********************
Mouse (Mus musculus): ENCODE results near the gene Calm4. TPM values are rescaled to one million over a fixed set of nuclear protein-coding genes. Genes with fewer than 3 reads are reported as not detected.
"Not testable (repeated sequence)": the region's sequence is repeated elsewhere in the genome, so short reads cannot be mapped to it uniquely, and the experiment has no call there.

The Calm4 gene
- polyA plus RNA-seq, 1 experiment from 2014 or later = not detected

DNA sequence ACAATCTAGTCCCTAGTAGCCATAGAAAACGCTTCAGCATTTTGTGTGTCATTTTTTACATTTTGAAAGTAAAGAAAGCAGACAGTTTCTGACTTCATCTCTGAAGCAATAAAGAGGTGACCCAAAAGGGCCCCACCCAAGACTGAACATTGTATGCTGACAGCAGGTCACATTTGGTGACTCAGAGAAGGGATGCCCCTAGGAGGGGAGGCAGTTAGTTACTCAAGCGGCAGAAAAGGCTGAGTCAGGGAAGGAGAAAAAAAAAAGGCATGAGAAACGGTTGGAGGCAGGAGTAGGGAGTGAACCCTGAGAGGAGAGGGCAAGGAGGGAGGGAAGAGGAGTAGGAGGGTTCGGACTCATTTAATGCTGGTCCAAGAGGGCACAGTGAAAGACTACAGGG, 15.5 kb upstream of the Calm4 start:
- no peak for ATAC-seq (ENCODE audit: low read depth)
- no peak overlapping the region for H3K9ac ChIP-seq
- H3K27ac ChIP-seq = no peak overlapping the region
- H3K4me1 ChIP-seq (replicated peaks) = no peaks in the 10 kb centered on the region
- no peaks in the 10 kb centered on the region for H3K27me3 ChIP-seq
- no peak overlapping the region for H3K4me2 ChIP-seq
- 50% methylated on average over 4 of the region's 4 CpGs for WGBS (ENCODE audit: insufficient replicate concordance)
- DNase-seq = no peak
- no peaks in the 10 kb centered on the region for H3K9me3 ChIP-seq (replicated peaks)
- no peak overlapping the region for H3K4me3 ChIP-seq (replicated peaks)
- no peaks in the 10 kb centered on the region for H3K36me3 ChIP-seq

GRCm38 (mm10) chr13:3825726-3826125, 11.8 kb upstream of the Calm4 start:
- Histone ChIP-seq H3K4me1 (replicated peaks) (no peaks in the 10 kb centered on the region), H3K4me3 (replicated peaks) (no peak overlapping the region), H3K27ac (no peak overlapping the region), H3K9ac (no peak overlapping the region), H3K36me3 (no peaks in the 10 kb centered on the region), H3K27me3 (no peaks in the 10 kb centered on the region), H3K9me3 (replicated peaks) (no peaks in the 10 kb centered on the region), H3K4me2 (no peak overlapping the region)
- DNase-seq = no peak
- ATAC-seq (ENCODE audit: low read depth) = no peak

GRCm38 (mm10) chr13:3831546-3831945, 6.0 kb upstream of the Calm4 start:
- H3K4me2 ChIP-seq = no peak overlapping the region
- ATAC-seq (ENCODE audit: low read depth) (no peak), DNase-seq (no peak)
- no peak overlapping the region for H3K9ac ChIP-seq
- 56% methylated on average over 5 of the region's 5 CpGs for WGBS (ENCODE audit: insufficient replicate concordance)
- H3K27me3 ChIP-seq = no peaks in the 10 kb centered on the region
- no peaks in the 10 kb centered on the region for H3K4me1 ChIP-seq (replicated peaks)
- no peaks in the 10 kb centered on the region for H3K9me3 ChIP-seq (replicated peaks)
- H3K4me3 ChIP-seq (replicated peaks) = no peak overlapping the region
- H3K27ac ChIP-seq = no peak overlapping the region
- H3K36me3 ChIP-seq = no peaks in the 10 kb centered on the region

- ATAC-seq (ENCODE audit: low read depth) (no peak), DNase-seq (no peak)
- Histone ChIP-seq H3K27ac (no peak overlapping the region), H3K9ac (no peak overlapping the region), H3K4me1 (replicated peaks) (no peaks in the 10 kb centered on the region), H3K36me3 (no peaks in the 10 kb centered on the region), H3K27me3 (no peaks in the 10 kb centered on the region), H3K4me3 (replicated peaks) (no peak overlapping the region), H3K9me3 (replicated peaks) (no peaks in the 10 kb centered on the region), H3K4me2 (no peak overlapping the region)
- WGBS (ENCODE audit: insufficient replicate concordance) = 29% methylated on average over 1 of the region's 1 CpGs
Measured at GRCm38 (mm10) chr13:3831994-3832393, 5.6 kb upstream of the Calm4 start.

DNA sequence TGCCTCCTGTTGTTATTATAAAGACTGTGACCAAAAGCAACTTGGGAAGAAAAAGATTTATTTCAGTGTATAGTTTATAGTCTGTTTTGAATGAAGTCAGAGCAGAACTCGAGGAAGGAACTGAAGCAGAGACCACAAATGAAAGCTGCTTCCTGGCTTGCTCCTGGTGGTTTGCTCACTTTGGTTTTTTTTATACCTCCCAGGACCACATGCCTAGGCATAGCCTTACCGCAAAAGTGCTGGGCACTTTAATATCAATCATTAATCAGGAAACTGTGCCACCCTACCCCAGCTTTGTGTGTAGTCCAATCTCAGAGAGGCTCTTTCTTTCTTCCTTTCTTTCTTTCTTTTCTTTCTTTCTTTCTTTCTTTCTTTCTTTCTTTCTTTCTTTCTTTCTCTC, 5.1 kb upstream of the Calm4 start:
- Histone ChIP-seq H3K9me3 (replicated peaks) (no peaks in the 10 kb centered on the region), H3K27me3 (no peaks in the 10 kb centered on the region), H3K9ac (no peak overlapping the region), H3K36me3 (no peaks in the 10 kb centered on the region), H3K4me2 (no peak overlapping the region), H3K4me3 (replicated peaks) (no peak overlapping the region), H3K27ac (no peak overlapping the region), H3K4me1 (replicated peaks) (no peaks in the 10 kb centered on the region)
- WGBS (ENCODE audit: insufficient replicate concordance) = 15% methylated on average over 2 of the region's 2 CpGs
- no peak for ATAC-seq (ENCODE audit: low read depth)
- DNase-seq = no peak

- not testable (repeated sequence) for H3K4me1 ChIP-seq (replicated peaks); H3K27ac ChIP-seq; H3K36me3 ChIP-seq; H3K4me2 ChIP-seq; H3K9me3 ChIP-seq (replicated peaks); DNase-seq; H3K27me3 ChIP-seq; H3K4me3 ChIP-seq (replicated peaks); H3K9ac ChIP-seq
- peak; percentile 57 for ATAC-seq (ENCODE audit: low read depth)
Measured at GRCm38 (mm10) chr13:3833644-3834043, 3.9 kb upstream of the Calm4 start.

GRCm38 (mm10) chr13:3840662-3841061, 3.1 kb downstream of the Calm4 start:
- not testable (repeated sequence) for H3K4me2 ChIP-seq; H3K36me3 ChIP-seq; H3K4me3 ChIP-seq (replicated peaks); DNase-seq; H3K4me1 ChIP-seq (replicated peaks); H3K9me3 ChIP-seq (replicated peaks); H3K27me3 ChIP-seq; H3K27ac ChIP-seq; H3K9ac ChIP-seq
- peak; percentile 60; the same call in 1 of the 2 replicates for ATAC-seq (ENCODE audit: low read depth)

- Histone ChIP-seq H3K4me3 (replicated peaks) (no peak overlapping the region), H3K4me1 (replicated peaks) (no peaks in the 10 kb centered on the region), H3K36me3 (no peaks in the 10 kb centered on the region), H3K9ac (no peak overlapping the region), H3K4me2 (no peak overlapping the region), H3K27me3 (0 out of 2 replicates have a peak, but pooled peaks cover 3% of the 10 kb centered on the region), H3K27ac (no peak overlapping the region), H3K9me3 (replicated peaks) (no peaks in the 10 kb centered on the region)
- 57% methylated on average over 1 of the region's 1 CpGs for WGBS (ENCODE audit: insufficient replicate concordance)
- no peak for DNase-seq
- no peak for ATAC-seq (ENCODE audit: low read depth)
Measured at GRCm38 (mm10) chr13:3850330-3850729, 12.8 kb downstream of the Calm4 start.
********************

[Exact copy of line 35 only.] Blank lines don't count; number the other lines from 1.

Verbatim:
Measured at GRCm38 (mm10) chr13:3831994-3832393, 5.6 kb upstream of the Calm4 start.